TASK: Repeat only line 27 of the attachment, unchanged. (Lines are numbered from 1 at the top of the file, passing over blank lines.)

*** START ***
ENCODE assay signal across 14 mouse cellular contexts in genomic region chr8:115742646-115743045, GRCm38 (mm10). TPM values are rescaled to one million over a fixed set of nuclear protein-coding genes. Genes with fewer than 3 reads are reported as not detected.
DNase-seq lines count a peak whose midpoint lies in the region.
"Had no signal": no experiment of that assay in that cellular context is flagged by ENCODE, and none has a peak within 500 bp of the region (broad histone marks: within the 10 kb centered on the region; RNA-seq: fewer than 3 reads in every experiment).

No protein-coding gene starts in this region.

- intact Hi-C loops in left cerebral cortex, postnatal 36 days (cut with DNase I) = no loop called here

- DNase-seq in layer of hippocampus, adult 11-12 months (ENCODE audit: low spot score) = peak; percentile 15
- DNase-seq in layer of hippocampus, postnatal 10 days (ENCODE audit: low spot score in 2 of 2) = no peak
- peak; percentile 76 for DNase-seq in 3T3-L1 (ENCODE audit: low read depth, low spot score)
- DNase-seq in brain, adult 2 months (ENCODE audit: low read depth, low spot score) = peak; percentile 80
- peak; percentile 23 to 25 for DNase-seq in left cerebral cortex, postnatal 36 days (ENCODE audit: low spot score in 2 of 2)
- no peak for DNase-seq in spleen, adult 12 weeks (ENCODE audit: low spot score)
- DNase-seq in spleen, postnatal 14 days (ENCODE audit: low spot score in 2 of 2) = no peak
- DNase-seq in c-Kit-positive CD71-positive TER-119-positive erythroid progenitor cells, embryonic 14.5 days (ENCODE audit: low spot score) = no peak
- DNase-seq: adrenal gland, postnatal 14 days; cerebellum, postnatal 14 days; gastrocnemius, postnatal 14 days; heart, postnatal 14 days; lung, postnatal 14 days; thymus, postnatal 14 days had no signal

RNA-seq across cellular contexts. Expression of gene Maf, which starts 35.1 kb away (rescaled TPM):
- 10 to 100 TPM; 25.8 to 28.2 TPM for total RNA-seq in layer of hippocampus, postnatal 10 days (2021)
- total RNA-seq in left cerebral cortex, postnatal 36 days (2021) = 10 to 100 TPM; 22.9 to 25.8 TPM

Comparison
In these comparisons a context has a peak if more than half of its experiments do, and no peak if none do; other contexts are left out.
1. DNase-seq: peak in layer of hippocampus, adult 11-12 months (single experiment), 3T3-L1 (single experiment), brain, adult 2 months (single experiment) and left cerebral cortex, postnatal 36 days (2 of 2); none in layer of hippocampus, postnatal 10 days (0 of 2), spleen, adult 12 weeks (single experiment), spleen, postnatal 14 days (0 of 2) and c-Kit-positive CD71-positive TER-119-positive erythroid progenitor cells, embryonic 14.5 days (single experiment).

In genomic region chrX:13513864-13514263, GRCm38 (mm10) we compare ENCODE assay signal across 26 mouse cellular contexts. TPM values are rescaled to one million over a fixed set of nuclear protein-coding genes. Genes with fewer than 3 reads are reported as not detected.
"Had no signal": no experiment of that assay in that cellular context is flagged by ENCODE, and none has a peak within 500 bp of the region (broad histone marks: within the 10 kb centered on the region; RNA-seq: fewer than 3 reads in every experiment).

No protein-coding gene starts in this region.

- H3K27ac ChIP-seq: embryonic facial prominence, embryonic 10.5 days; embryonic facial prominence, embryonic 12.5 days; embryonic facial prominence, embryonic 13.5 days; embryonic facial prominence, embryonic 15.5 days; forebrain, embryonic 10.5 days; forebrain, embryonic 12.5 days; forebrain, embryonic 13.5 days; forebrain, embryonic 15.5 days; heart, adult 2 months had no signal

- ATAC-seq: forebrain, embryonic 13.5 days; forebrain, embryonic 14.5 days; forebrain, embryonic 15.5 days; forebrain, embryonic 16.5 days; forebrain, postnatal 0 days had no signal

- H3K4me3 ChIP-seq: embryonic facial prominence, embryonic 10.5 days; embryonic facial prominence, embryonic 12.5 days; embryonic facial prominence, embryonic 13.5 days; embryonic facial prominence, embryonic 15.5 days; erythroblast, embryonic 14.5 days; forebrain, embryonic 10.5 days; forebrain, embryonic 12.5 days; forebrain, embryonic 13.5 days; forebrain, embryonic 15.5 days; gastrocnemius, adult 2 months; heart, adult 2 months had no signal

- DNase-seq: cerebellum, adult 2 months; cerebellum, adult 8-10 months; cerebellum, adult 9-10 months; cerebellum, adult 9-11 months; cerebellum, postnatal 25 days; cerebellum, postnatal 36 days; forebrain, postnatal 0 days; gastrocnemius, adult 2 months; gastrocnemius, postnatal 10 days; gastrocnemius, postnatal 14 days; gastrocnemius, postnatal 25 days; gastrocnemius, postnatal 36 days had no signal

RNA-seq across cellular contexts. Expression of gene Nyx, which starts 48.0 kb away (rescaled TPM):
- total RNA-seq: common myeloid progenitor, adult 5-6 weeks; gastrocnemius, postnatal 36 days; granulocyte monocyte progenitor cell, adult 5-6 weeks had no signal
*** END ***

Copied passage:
- DNase-seq: cerebellum, adult 2 months; cerebellum, adult 8-10 months; cerebellum, adult 9-10 months; cerebellum, adult 9-11 months; cerebellum, postnatal 25 days; cerebellum, postnatal 36 days; forebrain, postnatal 0 days; gastrocnemius, adult 2 months; gastrocnemius, postnatal 10 days; gastrocnemius, postnatal 14 days; gastrocnemius, postnatal 25 days; gastrocnemius, postnatal 36 days had no signal